“I’ve had to convince the studio that I know this is not a $20,000 Alexa package, but I’ll challenge you to tell the difference once I’m done grading this footage.”
Daniel Myrick on shooting a film with a camera smaller than an iPhone
You want to know something really scary this Halloween? Writer/Director Daniel Myrick (Blair Witch Project) shot his latest film Under the Bed with a camera smaller than most video camera monitors. Smaller than even some of the lens people are using it. There’s a reason it’s called a pocket camera. The Blackmagic Pocket Cinema is 5 inches long and weighs just 12.5 ounces. What’s also small is the price—$995. Trick or treat?
Sure you have to add a lens and an SD card before you can use it—and a few more professional accesories to use it in the manner that Team Myrick did to shoot Under the Bed—but a sub-thousand dollar camera to shoot a feature film that doesn’t look like—ah, cough, cough, The Blair Which Project—forgetaboutit.
The film won’t be released until next year, but I just read an interview with Myrick about the film over at No Film School.
“We used the Blackmagic Pocket Cinema Camera, much to the surprise of a lot of people. I had purchased one when they first came out and was really impressed with the latitude they offer, and their compactness. There was just a lot to like about the basic image sensor. It certainly has its foibles with accessorizing and things like that, but nothing that can’t be overcome. The image sensor itself was producing 12-bit RAW right on the SD cards and simultaneously spitting out 10-bit ProRes from the connector — on a little camera not much bigger than a cigarette pack, which was very exciting. I said this could be a good fit for the kind of movie I’m shooting, which is very low budget in a very contained space — I don’t have sets where I can fly walls away and back the camera off and that sort of thing.”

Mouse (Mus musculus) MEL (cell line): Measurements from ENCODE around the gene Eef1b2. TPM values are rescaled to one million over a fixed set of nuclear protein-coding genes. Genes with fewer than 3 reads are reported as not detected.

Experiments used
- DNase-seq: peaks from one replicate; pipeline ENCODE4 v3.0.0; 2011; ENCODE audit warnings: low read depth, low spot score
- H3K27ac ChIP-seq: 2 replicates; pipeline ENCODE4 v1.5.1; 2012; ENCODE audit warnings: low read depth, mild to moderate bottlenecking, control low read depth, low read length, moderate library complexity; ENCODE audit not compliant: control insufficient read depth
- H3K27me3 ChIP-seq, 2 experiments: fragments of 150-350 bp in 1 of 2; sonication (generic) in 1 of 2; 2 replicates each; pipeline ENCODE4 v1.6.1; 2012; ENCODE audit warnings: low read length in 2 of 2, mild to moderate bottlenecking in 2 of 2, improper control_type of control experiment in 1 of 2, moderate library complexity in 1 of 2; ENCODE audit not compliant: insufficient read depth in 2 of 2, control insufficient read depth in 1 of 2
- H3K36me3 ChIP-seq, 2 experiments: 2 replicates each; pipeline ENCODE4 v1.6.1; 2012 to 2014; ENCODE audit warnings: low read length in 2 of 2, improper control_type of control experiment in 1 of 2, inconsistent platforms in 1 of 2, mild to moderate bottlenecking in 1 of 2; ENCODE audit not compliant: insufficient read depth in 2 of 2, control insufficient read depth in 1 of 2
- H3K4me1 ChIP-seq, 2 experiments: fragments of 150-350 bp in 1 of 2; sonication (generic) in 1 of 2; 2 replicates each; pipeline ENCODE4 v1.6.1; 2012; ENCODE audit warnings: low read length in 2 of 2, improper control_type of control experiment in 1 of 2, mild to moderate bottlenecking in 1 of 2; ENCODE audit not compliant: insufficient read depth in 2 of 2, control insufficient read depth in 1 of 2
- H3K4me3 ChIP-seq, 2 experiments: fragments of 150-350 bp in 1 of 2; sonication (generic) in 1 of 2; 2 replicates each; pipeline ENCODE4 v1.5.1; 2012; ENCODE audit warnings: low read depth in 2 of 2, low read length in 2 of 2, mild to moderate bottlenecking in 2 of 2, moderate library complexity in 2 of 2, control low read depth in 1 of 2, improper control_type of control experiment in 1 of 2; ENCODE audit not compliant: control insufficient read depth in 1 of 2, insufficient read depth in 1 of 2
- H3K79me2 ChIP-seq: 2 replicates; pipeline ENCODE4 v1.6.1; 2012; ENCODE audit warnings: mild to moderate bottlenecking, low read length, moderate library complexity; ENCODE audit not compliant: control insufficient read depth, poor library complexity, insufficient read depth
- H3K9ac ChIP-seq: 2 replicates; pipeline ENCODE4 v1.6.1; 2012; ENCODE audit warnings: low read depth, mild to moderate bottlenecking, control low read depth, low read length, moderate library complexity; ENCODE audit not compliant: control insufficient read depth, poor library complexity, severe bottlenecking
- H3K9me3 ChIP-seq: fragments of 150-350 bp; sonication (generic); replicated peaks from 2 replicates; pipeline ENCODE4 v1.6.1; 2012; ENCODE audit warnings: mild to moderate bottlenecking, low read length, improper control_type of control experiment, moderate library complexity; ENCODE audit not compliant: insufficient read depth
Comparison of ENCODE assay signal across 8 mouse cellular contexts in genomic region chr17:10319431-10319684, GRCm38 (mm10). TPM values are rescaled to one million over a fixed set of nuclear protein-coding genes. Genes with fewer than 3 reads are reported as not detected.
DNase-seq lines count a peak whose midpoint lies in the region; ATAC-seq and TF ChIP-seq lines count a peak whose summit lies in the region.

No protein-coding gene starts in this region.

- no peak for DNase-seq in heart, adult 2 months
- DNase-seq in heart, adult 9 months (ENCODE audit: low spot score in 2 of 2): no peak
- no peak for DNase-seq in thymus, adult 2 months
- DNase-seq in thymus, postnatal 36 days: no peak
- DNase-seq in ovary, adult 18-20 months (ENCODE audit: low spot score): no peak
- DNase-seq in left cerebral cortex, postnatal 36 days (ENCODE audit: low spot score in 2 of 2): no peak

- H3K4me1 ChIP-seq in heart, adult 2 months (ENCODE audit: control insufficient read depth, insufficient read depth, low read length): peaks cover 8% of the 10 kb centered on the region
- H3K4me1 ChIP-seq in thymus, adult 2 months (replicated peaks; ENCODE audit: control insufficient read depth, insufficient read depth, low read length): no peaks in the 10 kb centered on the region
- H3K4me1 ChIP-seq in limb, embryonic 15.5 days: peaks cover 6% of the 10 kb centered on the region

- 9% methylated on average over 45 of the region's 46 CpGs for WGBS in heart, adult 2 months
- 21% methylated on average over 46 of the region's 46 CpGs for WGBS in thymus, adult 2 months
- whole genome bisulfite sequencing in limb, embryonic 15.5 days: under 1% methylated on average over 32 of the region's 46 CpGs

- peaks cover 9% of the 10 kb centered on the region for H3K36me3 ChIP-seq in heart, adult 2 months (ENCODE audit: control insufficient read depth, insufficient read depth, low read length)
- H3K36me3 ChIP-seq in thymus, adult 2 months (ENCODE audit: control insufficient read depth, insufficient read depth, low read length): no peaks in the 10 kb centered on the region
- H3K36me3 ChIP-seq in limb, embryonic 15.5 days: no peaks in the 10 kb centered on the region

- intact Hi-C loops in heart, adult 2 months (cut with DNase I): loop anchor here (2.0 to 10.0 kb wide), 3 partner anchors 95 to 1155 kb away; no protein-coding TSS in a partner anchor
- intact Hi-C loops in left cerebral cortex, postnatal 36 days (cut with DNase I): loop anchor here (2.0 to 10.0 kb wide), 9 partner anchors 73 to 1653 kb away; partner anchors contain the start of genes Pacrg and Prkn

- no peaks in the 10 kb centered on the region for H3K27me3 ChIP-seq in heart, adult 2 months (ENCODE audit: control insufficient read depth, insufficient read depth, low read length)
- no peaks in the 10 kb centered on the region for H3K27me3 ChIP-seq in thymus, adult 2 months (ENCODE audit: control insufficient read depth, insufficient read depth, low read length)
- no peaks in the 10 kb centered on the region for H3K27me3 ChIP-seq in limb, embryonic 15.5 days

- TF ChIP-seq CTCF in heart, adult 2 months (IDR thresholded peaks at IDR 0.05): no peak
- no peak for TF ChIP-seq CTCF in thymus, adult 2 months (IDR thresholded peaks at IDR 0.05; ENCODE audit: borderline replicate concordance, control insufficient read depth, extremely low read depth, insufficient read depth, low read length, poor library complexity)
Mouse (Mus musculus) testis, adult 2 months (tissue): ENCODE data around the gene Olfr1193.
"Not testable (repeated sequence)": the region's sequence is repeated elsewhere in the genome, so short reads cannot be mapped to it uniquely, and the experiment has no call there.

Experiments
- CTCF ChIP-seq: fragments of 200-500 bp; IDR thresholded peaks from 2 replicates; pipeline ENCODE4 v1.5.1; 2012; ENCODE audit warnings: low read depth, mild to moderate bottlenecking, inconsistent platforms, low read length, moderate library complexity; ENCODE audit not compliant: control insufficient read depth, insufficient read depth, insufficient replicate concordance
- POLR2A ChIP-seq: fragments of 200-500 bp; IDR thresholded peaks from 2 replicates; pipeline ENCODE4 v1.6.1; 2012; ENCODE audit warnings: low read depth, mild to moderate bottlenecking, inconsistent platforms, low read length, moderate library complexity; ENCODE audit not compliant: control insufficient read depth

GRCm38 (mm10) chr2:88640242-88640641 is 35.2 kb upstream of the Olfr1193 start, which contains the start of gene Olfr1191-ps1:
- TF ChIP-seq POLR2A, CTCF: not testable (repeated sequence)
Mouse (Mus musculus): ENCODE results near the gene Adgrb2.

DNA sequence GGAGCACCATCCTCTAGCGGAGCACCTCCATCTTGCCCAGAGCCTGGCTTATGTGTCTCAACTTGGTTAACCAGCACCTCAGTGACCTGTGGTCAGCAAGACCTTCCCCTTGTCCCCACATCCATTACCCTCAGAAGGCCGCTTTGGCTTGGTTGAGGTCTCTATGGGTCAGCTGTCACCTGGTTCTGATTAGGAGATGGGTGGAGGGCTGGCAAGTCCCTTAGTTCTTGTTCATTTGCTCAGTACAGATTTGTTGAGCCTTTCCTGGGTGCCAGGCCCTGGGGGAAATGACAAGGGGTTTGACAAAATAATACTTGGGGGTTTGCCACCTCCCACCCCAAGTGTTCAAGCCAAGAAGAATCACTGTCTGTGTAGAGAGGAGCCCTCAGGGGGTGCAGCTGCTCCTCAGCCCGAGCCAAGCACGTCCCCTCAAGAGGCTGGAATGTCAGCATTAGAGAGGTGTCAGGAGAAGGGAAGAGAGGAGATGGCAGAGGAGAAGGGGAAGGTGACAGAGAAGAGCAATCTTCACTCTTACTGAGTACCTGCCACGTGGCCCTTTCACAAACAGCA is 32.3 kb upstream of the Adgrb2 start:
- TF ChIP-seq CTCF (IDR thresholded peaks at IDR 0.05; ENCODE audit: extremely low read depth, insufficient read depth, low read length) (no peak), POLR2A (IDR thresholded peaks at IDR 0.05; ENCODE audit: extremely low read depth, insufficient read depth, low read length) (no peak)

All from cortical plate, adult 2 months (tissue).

P.S. I think the Blackmagic Pocket camera would be perfect for the “Little Fat Girl in Ohio” that Francis Ford Coppola predicted was on her way to becoming the new Mozart.
Related posts (on low-budget filmmaking):
The 10 Film Commandments of Edward Burns
“Don’t try and compete with Hollywood.”—Edward Burns
Making a $5,000 Feature
Filmmaking from a Coffin (Buried)
Edward Burns ‘Newlyweds’ (Part 2)—Think of yourself as an indie band.
Sputnik, Sundance & Kevin Smith
Paranormal Screenwriting Activity
Once Upon a Time in Hollywood…(Part 6) Touches on why I think The Blair Witch Project was really the beginning of a new form of cinema (in part because one of the cameras they used was a consumer Hi8 camera).